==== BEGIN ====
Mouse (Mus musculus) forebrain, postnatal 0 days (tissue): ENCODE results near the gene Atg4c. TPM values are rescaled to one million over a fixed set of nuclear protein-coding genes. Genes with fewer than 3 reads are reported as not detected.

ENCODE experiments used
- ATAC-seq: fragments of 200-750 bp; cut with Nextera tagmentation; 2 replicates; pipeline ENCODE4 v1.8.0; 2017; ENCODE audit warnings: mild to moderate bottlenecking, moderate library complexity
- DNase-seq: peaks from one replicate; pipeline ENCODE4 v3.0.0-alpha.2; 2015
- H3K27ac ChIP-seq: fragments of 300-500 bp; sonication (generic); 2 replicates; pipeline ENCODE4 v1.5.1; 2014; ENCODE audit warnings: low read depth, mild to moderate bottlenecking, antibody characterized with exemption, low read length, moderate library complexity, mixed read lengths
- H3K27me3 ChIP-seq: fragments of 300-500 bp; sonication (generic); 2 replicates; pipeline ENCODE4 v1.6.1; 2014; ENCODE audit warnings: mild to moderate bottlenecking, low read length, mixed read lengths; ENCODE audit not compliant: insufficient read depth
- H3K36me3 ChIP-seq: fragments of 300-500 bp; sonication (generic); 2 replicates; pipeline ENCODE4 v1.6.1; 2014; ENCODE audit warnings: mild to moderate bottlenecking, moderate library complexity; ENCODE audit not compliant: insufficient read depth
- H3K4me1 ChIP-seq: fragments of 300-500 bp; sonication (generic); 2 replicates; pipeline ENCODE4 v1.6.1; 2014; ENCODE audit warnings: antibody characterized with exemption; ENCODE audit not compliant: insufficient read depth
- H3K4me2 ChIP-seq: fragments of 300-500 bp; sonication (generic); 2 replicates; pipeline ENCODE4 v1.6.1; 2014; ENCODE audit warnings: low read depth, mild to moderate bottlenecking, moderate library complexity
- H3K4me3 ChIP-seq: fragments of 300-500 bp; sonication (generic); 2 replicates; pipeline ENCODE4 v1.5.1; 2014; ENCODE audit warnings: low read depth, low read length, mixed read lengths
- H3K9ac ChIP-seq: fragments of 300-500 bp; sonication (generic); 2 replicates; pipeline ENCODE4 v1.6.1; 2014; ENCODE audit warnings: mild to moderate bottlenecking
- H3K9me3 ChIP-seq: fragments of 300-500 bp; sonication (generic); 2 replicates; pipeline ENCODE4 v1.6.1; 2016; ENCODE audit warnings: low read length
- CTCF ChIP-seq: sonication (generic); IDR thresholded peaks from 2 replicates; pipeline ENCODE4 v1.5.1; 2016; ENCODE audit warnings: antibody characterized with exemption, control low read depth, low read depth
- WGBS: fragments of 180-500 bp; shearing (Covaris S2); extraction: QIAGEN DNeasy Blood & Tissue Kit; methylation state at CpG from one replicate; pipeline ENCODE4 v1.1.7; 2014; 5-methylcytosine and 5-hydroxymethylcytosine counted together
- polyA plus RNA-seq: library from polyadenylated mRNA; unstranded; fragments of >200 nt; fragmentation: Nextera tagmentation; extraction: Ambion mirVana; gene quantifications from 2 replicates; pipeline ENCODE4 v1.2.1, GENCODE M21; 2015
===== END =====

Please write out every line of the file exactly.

Mouse (Mus musculus) forebrain, postnatal 0 days (tissue): ENCODE results near the gene Atg4c. TPM values are rescaled to one million over a fixed set of nuclear protein-coding genes. Genes with fewer than 3 reads are reported as not detected.

ENCODE experiments used
- ATAC-seq: fragments of 200-750 bp; cut with Nextera tagmentation; 2 replicates; pipeline ENCODE4 v1.8.0; 2017; ENCODE audit warnings: mild to moderate bottlenecking, moderate library complexity
- DNase-seq: peaks from one replicate; pipeline ENCODE4 v3.0.0-alpha.2; 2015
- H3K27ac ChIP-seq: fragments of 300-500 bp; sonication (generic); 2 replicates; pipeline ENCODE4 v1.5.1; 2014; ENCODE audit warnings: low read depth, mild to moderate bottlenecking, antibody characterized with exemption, low read length, moderate library complexity, mixed read lengths
- H3K27me3 ChIP-seq: fragments of 300-500 bp; sonication (generic); 2 replicates; pipeline ENCODE4 v1.6.1; 2014; ENCODE audit warnings: mild to moderate bottlenecking, low read length, mixed read lengths; ENCODE audit not compliant: insufficient read depth
- H3K36me3 ChIP-seq: fragments of 300-500 bp; sonication (generic); 2 replicates; pipeline ENCODE4 v1.6.1; 2014; ENCODE audit warnings: mild to moderate bottlenecking, moderate library complexity; ENCODE audit not compliant: insufficient read depth
- H3K4me1 ChIP-seq: fragments of 300-500 bp; sonication (generic); 2 replicates; pipeline ENCODE4 v1.6.1; 2014; ENCODE audit warnings: antibody characterized with exemption; ENCODE audit not compliant: insufficient read depth
- H3K4me2 ChIP-seq: fragments of 300-500 bp; sonication (generic); 2 replicates; pipeline ENCODE4 v1.6.1; 2014; ENCODE audit warnings: low read depth, mild to moderate bottlenecking, moderate library complexity
- H3K4me3 ChIP-seq: fragments of 300-500 bp; sonication (generic); 2 replicates; pipeline ENCODE4 v1.5.1; 2014; ENCODE audit warnings: low read depth, low read length, mixed read lengths
- H3K9ac ChIP-seq: fragments of 300-500 bp; sonication (generic); 2 replicates; pipeline ENCODE4 v1.6.1; 2014; ENCODE audit warnings: mild to moderate bottlenecking
- H3K9me3 ChIP-seq: fragments of 300-500 bp; sonication (generic); 2 replicates; pipeline ENCODE4 v1.6.1; 2016; ENCODE audit warnings: low read length
- CTCF ChIP-seq: sonication (generic); IDR thresholded peaks from 2 replicates; pipeline ENCODE4 v1.5.1; 2016; ENCODE audit warnings: antibody characterized with exemption, control low read depth, low read depth
- WGBS: fragments of 180-500 bp; shearing (Covaris S2); extraction: QIAGEN DNeasy Blood & Tissue Kit; methylation state at CpG from one replicate; pipeline ENCODE4 v1.1.7; 2014; 5-methylcytosine and 5-hydroxymethylcytosine counted together
- polyA plus RNA-seq: library from polyadenylated mRNA; unstranded; fragments of >200 nt; fragmentation: Nextera tagmentation; extraction: Ambion mirVana; gene quantifications from 2 replicates; pipeline ENCODE4 v1.2.1, GENCODE M21; 2015